FROM THE DISTRICT COURT OF TRAVIS COUNTY, 98TH JUDICIAL DISTRICT
NO. D-1-GN-06-00403, HONORABLE RHONDA HURLEY, JUDGE PRESIDING
This appeal arises from a dispute concerning the existence and scope of easements that were alleged to burden two waterfront lots on Lake Travis. One of the lots is owned by appellant Dennis Davis and the other by appellant Debbie Desmond. Davis and Desmond are jointly engaged in a business known as Aqua Tech Marine Industries, which had conducted its operations on the lots since 2004. Following a bench trial, the district court rendered judgment declaring that the Davis and Desmond lots are burdened by easements appurtenant permitting two married couples who each own residential lots in the area—the Johnstons and Gays, appellees—to traverse the Davis and Desmond lots to access the lake waters, attach boats and floating docks to the lots, and linger upon and use the lots for various recreational activities. The judgment further declared that the two waterfront lots are burdened by a "negative implied restrictive covenant" prohibiting commercial use, in effect outlawing Aqua Tech's operations there. The district court subsequently made findings of fact and conclusions of law that the positive easement burdening the Davis and Desmond lots existed by virtue of express grant, estoppel, implication, and prescription.
Davis, Desmond, and Aqua Tech appealed, challenging primarily the legal and factual sufficiency of the evidence supporting each easement theory on which the district court relied. While we affirm, under a prescription theory, the district court's declaration that a positive easement burdens the properties, we will reverse its declaration that a "negative implied restrictive covenant" bars the lots' commercial use and remand the cause to the district court for further proceedings made necessary by these holdings.
All of the properties at issue are located on the Graveyard Point peninsula on Lake Travis, not far from the present-day City of Lakeway. The geographic relationship of these properties and others described herein is best understood by referring to Appendix A, a 2003 map prepared by Travis Central Appraisal District that was in evidence at trial.
At relevant times, the Gays and Johnstons have owned adjacent groups of lots bordering Oak Hurst Road, whose path is depicted as an inverted "U" traversing the lower left corner of Appendix A. These lots are each situated below or to the south of Oak Hurst and a short distance to the right or east of the apex of the street's inverted "U." Since 1999, the Gays have owned the three lots labeled in Appendix A with their names, one of .325 acres and the other two are each roughly half that size. To the immediate lower right or southeast of the Gays' .325-acre lot is a lot labeled "Todd & Ann Kimbriel." Below or to the south of the "Kimbriel" lot are five lots of varying sizes and shapes, bordered to the right (east) by Oak Hurst, to the lower left (southwest) by Rabbit Run Circle, and to the bottom (south) by Max Drive. These five lots were all acquired by the Johnstons between 2001 and 2002. Subsequent to the date Appendix A was prepared, in 2006, the Johnstons purchased the "Kimbriel" lot as well.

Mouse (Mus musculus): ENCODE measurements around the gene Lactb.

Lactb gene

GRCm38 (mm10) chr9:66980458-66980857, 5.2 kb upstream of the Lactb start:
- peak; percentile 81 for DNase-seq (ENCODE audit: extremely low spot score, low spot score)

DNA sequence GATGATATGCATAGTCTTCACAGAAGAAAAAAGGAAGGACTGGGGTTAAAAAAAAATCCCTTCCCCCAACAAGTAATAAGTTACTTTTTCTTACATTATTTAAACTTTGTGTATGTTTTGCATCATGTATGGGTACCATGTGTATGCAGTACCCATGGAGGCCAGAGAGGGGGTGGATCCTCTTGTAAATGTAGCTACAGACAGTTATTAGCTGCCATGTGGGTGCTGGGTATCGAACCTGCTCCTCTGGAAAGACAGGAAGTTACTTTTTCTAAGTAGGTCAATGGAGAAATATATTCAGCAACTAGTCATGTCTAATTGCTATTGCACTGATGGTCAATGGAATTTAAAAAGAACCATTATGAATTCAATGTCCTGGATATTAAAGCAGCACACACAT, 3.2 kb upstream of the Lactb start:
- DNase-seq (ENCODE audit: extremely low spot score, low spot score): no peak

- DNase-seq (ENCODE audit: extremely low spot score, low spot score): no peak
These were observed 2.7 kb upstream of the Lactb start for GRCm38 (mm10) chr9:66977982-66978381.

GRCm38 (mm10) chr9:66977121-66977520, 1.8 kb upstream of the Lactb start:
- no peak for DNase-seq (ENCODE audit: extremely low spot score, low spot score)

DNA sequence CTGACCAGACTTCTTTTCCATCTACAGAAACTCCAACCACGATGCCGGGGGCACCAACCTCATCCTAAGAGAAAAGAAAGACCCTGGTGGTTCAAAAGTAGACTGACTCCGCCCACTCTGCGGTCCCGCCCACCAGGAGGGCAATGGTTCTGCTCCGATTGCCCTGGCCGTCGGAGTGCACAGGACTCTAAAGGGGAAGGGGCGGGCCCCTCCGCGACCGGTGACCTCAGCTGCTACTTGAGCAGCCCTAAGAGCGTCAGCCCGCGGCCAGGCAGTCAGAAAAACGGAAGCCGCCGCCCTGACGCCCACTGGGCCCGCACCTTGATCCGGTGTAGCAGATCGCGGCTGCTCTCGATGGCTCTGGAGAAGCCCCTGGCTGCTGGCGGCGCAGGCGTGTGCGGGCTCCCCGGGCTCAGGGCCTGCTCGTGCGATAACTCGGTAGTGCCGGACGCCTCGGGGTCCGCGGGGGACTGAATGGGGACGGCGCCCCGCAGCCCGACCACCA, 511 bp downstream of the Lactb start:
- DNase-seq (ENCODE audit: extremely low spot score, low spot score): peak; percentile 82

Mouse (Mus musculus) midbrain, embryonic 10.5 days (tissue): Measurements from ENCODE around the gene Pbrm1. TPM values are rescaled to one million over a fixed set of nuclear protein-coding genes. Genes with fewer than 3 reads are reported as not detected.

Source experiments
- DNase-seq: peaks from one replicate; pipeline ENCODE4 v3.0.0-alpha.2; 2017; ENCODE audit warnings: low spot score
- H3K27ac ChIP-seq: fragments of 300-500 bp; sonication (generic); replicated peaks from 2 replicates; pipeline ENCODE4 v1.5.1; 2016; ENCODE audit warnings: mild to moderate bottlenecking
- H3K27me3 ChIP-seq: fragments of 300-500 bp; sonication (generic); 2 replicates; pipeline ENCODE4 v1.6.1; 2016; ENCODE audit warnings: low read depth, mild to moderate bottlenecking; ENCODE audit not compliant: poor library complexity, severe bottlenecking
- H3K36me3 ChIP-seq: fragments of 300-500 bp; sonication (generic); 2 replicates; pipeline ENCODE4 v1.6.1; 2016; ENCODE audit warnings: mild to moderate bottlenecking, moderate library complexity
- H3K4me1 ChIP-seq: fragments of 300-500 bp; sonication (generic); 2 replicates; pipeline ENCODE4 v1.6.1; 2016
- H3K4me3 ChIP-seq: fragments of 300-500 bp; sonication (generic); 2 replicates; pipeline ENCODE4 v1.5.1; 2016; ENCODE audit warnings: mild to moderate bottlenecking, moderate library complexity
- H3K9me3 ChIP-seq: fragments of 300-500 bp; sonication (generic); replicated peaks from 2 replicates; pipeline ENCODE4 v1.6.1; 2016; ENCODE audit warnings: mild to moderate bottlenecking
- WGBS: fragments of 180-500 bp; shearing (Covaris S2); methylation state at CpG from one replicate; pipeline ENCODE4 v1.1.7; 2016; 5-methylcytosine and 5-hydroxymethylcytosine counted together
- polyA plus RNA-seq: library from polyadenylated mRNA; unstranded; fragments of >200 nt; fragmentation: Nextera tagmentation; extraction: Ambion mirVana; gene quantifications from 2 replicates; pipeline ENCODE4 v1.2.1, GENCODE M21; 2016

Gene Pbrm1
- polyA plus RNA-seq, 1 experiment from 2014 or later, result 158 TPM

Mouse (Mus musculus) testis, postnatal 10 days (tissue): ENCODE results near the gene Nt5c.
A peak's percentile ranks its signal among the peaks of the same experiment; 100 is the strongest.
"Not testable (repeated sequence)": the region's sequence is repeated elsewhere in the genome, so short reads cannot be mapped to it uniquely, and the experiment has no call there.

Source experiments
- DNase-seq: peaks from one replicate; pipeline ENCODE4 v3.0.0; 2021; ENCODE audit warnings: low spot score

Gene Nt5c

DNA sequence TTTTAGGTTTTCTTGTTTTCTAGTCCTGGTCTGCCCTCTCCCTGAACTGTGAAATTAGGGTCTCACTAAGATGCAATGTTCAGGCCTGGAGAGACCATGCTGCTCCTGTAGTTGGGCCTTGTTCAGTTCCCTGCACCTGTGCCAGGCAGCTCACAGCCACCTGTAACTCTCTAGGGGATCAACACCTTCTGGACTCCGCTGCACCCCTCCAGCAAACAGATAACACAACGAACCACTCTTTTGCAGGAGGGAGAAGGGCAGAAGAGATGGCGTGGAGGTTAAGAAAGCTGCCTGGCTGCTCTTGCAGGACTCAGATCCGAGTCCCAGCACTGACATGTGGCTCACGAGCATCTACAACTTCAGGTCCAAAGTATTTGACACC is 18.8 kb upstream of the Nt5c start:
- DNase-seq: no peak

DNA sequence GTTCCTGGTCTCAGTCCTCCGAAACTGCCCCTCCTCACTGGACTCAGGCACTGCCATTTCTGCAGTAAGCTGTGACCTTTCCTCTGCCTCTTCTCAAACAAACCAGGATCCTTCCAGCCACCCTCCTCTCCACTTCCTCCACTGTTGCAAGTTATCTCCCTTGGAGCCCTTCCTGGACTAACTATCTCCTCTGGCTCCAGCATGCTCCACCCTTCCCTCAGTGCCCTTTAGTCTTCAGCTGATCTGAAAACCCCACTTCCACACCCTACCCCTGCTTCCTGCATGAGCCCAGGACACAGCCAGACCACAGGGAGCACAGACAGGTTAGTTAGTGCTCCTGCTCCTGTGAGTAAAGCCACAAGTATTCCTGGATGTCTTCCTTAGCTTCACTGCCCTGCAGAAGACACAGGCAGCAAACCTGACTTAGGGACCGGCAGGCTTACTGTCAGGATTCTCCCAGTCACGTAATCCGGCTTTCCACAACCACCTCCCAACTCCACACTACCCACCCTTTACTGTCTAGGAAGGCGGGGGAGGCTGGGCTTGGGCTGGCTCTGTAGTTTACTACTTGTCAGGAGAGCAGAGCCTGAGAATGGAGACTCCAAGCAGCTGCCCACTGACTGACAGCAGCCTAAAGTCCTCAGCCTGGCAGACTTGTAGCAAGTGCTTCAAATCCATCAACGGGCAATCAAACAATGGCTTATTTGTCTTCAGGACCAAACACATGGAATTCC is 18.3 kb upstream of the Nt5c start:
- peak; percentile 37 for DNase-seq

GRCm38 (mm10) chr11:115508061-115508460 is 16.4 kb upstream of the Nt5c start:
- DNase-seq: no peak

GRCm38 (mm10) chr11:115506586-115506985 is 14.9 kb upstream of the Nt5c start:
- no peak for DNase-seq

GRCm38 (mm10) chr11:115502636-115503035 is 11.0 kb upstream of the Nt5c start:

A directional arrow is provided in the margin of Appendix A.
The lots now owned by appellants Davis and Desmond are located along the eastern Lake Travis shoreline depicted in the lower center of Appendix A. In 2005, Davis would purchase the roughly 1-acre lot labeled "Annie Stewart Estate," which encompasses a portion of shoreline that bends to the west and then southeastward around a cove, then turns northward. In 2006, Desmond would acquire the .16-acre lot, labeled "Thelma Stewart," that is immediately adjacent to the Davis lot as the shoreline continues northward. With evident reference to the configuration of these properties' boundaries or the Lake Travis shoreline within them, the parties and witnesses have termed the Davis property "the Point" and Desmond's "the Notch," and we will do the same.
Some historical background concerning the ownership and development of these and other Graveyard Point properties is helpful in understanding and analyzing the issues on appeal. Most if not all of the land comprising the present-day Graveyard Point once was owned by the late Annie Stewart (the same person whose estate had owned the Point until Davis purchased it in 2005) and her late husband, A.K. The couple and other members of the Stewart family had farmed and ranched along the Colorado River for decades before the construction of the Marshall Ford dam downstream formed Lake Travis—and created the peninsula now known as Graveyard Point—in the early 1940s. In fact, an old Stewart family cabin predating Lake Travis still stands on what is now a residential lot situated at the north or top side of the intersection of Chipmonk and Hurst View. That lot and cabin, coincidentally, were acquired by appellant Desmond in 1998, and the record reflects that she and appellant Davis resided there through time of trial.
In connection with Lake Travis's formation, large portions of the Stewarts' acreage were burdened with overflow easements in favor of the Lower Colorado River Authority (LCRA) up to, originally, the elevation contour of 670 feet above mean sea level (m.s.l.), and later up to 715 feet m.s.l. Although these changes greatly limited the Stewarts' agricultural use of their land (at least if one assumes the lake remains anywhere close to the 681 feet m.s.l. elevation at which it is considered "full"), they also had the salutary effect of transforming the Stewarts' remaining acreage into "lakefront" property suitable for residential or recreational development.